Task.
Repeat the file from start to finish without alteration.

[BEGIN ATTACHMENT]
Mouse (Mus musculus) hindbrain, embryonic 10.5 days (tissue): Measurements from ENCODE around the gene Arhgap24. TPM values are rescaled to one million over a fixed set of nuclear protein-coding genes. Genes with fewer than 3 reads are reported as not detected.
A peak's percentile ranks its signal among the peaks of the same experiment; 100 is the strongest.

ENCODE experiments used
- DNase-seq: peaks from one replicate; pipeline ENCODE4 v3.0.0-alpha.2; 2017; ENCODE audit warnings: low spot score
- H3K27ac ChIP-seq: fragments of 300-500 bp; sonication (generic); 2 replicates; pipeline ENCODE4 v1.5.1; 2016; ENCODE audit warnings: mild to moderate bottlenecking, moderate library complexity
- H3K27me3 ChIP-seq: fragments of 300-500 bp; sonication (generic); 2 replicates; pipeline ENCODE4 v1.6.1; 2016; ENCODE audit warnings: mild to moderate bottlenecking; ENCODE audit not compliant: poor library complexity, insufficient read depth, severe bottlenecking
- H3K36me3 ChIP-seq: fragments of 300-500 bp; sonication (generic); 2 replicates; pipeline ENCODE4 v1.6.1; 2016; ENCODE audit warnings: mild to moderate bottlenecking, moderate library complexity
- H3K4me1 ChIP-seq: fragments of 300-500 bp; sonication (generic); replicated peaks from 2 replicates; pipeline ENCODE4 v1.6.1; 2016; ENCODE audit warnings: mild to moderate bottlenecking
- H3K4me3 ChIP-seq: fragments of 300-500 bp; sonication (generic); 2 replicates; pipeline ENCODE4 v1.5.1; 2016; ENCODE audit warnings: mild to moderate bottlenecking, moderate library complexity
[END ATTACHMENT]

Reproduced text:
Mouse (Mus musculus) hindbrain, embryonic 10.5 days (tissue): Measurements from ENCODE around the gene Arhgap24. TPM values are rescaled to one million over a fixed set of nuclear protein-coding genes. Genes with fewer than 3 reads are reported as not detected.
A peak's percentile ranks its signal among the peaks of the same experiment; 100 is the strongest.

ENCODE experiments used
- DNase-seq: peaks from one replicate; pipeline ENCODE4 v3.0.0-alpha.2; 2017; ENCODE audit warnings: low spot score
- H3K27ac ChIP-seq: fragments of 300-500 bp; sonication (generic); 2 replicates; pipeline ENCODE4 v1.5.1; 2016; ENCODE audit warnings: mild to moderate bottlenecking, moderate library complexity
- H3K27me3 ChIP-seq: fragments of 300-500 bp; sonication (generic); 2 replicates; pipeline ENCODE4 v1.6.1; 2016; ENCODE audit warnings: mild to moderate bottlenecking; ENCODE audit not compliant: poor library complexity, insufficient read depth, severe bottlenecking
- H3K36me3 ChIP-seq: fragments of 300-500 bp; sonication (generic); 2 replicates; pipeline ENCODE4 v1.6.1; 2016; ENCODE audit warnings: mild to moderate bottlenecking, moderate library complexity
- H3K4me1 ChIP-seq: fragments of 300-500 bp; sonication (generic); replicated peaks from 2 replicates; pipeline ENCODE4 v1.6.1; 2016; ENCODE audit warnings: mild to moderate bottlenecking
- H3K4me3 ChIP-seq: fragments of 300-500 bp; sonication (generic); 2 replicates; pipeline ENCODE4 v1.5.1; 2016; ENCODE audit warnings: mild to moderate bottlenecking, moderate library complexity